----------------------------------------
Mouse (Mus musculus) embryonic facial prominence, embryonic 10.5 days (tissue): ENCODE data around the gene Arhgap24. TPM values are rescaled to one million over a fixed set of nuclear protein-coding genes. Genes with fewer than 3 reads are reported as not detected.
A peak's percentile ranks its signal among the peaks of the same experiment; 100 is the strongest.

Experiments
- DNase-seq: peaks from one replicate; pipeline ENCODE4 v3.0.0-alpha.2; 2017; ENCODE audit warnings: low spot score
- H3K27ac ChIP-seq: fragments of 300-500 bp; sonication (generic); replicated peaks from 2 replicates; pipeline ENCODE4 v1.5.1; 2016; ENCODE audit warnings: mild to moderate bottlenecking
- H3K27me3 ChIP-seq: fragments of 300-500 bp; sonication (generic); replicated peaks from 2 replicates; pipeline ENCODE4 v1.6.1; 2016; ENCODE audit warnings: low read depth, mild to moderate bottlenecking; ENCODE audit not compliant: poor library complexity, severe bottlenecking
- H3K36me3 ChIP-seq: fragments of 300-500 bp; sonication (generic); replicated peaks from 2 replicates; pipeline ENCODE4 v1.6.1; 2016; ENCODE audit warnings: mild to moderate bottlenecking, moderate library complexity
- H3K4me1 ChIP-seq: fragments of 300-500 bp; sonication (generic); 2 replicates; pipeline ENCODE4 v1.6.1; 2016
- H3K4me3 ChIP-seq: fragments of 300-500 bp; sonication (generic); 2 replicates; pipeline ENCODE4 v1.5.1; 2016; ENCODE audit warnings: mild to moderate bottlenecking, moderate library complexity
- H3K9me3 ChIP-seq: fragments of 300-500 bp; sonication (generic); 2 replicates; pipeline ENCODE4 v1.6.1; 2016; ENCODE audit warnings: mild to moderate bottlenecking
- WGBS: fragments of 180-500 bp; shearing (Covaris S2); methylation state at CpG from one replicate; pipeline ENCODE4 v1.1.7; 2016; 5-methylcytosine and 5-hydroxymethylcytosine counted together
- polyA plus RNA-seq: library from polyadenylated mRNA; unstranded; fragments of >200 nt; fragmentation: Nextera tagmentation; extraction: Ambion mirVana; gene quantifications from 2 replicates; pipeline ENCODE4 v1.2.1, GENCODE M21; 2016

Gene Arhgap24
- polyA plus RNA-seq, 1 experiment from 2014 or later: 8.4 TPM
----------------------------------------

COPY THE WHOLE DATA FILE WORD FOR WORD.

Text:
Mouse (Mus musculus) embryonic facial prominence, embryonic 10.5 days (tissue): ENCODE data around the gene Arhgap24. TPM values are rescaled to one million over a fixed set of nuclear protein-coding genes. Genes with fewer than 3 reads are reported as not detected.
A peak's percentile ranks its signal among the peaks of the same experiment; 100 is the strongest.

Experiments
- DNase-seq: peaks from one replicate; pipeline ENCODE4 v3.0.0-alpha.2; 2017; ENCODE audit warnings: low spot score
- H3K27ac ChIP-seq: fragments of 300-500 bp; sonication (generic); replicated peaks from 2 replicates; pipeline ENCODE4 v1.5.1; 2016; ENCODE audit warnings: mild to moderate bottlenecking
- H3K27me3 ChIP-seq: fragments of 300-500 bp; sonication (generic); replicated peaks from 2 replicates; pipeline ENCODE4 v1.6.1; 2016; ENCODE audit warnings: low read depth, mild to moderate bottlenecking; ENCODE audit not compliant: poor library complexity, severe bottlenecking
- H3K36me3 ChIP-seq: fragments of 300-500 bp; sonication (generic); replicated peaks from 2 replicates; pipeline ENCODE4 v1.6.1; 2016; ENCODE audit warnings: mild to moderate bottlenecking, moderate library complexity
- H3K4me1 ChIP-seq: fragments of 300-500 bp; sonication (generic); 2 replicates; pipeline ENCODE4 v1.6.1; 2016
- H3K4me3 ChIP-seq: fragments of 300-500 bp; sonication (generic); 2 replicates; pipeline ENCODE4 v1.5.1; 2016; ENCODE audit warnings: mild to moderate bottlenecking, moderate library complexity
- H3K9me3 ChIP-seq: fragments of 300-500 bp; sonication (generic); 2 replicates; pipeline ENCODE4 v1.6.1; 2016; ENCODE audit warnings: mild to moderate bottlenecking
- WGBS: fragments of 180-500 bp; shearing (Covaris S2); methylation state at CpG from one replicate; pipeline ENCODE4 v1.1.7; 2016; 5-methylcytosine and 5-hydroxymethylcytosine counted together
- polyA plus RNA-seq: library from polyadenylated mRNA; unstranded; fragments of >200 nt; fragmentation: Nextera tagmentation; extraction: Ambion mirVana; gene quantifications from 2 replicates; pipeline ENCODE4 v1.2.1, GENCODE M21; 2016

Gene Arhgap24
- polyA plus RNA-seq, 1 experiment from 2014 or later: 8.4 TPM